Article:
Thursday, September 16, 2010

Temple Grandin/Emergence

The HBO Temple Grandin movie arrived via Netflix today, so I rounded up everybody and made them watch some of it this evening. The kids chose to watch some of it during their "fun" time (that small sliver of time between putting on pajamas and going to bed), which shows how engaging they found it. (C and I watched the second half of the movie in Washington State when we were on the road.)

I finished reading Temple Grandin's Emergence: Labeled Autistic (1986) a week or two ago, so I should probably talk about it, too. Let's go quickly to bullet points, because I'm not really a paragraph person:
  • Temple didn't talk until she was three and a half.
  • Temple was one of several children and her parents employed a governess. Strict Miss Cray was on to Temple's sensitivity to noise. "She used sound as a means of punishment. If I daydreamed, my spoon in mid-air, while eating lunch, Miss Cray would say, "Temple, eat. If you don't finish your soup right now, I'll pop a paper bag at you." She kept a supply of paper sacks on top of the refrigerator so that she could burst them in my face if I misbehaved or drifted away from the world of people."
  • Temple went to a small private elementary school where she was successful in reading and hands-on activities like sewing, embroidery, wood-shop, and "projects." There were only thirteen children per class and the school worked closely with her parents.
  • For 7th grade, Temple went to a large private girls' school, which was not nearly as successful as her elementary experience. "Entering Cherry Hill Girls School with thirty to forty students in a class and a different teacher for each subject, was a confusing, traumatic experience. I was lost--overwhelmed by the jostling, noisy crowd, and unable to do well in subjects such as math and French because these subjects are not learned visually." She did well in biology and "creative classes such as jewelry making." "But again, as in elementary school, when I didn't understand the subject, I became bored, and when I became bored, I was naughty." After 2.5 years, she was booted out of Cherry Hill for temper tantrums, the last one involving Temple hitting a classmate in the eye with a history textbook after the classmate called her a "retard."
  • Conveniently, Temple's mother had just been writing for documentaries about special needs schools, and she had discovered a small (32 students) boarding school in Vermont specializing in emotionally disturbed children. Her new school had "classrooms, theater and library" as well as a dairy, stables, and sheep pens. Temple was very excited about the horses.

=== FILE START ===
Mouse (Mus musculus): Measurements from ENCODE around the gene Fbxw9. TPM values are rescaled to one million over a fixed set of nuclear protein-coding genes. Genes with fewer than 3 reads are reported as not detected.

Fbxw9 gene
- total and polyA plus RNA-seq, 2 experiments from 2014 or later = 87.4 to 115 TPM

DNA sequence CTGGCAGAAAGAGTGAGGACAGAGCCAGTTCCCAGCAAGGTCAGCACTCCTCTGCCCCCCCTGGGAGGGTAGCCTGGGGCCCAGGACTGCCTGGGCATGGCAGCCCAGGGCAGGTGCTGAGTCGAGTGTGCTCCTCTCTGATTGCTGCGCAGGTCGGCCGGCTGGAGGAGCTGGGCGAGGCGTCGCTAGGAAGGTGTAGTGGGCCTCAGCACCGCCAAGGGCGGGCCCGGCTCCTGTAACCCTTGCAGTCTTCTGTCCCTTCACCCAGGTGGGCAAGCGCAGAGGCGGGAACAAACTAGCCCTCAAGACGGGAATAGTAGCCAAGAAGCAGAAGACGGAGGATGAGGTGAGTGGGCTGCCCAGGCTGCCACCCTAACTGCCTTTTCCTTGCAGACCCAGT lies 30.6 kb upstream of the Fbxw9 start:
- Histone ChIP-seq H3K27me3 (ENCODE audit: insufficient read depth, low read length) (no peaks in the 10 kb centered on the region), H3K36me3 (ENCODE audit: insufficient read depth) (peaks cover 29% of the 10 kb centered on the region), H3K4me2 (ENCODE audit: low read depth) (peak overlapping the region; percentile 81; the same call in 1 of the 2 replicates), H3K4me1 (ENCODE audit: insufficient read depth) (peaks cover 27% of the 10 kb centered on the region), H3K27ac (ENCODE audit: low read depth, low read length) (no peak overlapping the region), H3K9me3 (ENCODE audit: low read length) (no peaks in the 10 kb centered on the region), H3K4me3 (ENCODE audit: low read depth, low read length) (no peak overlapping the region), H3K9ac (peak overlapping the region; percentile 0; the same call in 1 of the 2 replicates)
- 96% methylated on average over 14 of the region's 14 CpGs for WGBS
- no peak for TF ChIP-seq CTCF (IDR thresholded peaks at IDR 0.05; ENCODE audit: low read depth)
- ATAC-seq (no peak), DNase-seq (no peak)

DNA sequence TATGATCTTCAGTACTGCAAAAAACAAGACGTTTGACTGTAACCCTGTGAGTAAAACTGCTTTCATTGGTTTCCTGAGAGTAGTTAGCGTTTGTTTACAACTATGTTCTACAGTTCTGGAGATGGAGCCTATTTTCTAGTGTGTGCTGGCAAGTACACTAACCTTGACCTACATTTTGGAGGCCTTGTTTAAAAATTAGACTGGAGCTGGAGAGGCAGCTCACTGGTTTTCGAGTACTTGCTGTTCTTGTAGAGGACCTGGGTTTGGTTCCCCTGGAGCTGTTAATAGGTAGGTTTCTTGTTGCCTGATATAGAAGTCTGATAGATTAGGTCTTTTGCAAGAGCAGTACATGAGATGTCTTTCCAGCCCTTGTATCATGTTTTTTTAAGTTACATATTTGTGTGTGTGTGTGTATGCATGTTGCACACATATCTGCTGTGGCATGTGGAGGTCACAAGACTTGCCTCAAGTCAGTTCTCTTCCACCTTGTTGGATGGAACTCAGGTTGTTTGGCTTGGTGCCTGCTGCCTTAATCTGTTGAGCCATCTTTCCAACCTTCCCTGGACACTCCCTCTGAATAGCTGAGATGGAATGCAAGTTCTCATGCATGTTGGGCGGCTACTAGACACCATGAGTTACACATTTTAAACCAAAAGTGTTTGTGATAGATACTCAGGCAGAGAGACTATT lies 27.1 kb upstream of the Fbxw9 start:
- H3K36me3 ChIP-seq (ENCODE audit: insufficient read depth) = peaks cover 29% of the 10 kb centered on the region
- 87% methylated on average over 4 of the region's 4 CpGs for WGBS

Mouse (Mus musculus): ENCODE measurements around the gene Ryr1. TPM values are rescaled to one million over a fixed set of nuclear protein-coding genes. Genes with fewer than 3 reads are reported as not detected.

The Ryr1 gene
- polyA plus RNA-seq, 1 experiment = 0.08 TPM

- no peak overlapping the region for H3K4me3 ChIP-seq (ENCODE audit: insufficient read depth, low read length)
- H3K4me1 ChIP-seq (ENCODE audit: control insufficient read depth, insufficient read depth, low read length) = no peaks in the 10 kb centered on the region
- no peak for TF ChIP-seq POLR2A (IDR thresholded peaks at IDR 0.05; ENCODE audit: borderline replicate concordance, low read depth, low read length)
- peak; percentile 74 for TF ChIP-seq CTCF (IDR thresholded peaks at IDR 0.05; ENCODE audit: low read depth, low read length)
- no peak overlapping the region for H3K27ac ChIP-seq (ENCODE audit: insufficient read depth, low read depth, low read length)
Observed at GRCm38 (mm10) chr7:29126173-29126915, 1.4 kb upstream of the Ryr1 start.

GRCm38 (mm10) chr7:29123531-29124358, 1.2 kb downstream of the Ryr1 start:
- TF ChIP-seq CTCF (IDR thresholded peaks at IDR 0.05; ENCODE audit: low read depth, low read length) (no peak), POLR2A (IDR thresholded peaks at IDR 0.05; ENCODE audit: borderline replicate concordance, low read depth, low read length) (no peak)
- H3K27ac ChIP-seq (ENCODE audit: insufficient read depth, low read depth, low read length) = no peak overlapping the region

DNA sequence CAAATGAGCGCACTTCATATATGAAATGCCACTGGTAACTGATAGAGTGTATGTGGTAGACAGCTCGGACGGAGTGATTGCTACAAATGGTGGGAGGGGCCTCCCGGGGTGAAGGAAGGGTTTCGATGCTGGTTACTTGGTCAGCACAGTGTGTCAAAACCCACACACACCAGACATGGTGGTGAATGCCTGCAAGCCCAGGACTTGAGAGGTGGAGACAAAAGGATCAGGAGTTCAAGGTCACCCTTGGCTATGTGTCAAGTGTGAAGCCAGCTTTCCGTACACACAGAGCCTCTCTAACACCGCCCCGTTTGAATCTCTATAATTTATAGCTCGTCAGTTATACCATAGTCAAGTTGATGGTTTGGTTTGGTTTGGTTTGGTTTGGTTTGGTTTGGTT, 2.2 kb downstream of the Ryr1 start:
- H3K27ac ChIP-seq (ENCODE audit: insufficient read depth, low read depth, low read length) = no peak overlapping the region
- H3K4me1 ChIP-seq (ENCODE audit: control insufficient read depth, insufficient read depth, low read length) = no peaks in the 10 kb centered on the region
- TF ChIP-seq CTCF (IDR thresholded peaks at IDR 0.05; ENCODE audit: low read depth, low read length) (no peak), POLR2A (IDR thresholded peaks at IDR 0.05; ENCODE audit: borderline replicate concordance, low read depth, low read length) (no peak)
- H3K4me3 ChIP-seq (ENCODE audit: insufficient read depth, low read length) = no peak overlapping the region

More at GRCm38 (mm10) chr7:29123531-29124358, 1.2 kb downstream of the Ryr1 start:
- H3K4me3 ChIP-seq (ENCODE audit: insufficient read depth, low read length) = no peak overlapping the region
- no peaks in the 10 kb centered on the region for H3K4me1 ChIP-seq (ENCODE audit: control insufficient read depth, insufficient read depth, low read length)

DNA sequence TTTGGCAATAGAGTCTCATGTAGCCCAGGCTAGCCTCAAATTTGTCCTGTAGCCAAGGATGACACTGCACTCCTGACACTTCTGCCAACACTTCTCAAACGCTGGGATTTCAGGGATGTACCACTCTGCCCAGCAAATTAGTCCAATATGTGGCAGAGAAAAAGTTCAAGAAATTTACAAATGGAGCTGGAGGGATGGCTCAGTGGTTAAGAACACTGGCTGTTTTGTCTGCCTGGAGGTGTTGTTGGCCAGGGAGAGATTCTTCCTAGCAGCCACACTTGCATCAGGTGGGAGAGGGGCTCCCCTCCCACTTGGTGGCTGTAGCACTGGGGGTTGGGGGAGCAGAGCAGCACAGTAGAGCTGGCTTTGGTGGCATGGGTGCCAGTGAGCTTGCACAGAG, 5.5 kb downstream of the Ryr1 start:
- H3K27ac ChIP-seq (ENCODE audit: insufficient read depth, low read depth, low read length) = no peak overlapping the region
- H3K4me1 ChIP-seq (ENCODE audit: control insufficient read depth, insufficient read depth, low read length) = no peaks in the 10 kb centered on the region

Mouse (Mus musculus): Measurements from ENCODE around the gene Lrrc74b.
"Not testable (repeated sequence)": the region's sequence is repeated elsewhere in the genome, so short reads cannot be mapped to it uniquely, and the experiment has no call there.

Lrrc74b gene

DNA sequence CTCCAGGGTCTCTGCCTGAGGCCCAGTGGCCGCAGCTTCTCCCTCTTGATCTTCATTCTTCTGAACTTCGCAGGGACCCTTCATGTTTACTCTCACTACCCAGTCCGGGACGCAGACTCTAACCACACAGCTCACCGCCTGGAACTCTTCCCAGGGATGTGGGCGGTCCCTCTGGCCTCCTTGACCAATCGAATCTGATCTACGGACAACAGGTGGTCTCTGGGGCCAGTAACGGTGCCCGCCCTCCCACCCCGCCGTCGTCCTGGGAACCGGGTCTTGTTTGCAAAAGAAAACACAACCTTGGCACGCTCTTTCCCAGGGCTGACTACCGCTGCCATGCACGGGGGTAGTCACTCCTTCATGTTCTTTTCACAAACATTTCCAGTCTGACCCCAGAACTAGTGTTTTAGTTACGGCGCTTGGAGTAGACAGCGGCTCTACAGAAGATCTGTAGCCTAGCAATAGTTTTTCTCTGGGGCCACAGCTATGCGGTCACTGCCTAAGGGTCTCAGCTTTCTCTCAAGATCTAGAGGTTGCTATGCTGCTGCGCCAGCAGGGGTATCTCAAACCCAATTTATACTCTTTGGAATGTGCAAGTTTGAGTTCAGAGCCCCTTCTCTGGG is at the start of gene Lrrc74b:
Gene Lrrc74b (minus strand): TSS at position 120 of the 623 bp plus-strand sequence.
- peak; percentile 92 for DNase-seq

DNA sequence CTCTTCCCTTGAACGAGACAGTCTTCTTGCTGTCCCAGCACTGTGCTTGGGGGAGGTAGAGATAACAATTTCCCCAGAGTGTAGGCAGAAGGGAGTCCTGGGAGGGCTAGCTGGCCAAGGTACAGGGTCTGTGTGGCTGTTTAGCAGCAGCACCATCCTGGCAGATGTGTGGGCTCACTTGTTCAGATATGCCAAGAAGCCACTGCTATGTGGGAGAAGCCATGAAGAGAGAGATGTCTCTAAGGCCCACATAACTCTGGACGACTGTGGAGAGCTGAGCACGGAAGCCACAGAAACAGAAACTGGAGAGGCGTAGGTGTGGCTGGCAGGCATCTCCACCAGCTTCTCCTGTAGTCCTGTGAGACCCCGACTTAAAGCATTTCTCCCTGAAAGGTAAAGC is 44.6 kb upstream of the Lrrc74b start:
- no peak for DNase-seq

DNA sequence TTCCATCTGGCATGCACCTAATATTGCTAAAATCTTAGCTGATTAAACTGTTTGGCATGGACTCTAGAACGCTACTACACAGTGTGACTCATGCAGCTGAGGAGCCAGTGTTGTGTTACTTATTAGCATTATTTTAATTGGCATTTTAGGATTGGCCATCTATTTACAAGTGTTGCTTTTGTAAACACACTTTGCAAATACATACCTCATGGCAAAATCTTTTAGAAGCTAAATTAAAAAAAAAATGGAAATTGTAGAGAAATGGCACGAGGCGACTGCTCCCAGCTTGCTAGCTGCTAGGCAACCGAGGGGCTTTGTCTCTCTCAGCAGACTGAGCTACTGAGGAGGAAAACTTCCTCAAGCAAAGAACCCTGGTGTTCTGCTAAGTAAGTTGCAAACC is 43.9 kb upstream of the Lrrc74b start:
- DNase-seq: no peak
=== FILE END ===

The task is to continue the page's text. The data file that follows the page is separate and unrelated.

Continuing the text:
• For Temple's first six months at her new school, "I still reacted to any problem with a flare of temper and a forceful smack." This eventually ended after Temple "smacked a classmate for laughing at me when I tripped over a croquet wire" and Temple lost her horse riding privileges for a week.
  • Some of the more entertaining but sad passages of Emergence have to do with Temple's suffering at the hands of mid-century Freudians. "As a child growing up, instead of psychotherapy I should have received more speech therapy. Practicing with a tape recording and playing it back probably would have done more for my social life than trying to ferret out the dark secrets of my psyche."
  • One of Temple's most characteristic projects was a squeeze machine that allowed her to deal with anxiety, just as the squeeze chute on her aunt's ranch calmed down cattle. The Freudians had all sorts of dark suspicions of the symbolism involved. When she started building herself prototypes of her squeeze machine at her boarding school, "The psychiatry department, too, thought my project was strange--sick--and I shouldn't use it." The desire to prove the benefits of the squeeze machine empirically was a major motivation for Temple's further studies and inspired her college senior thesis.
  • After high school, Temple went to a college near her boarding school. "I will forever bless those who selected a small college for me."
There's a lot more, but to summarize, for autistic children: small schools--good. Big schools--bad.

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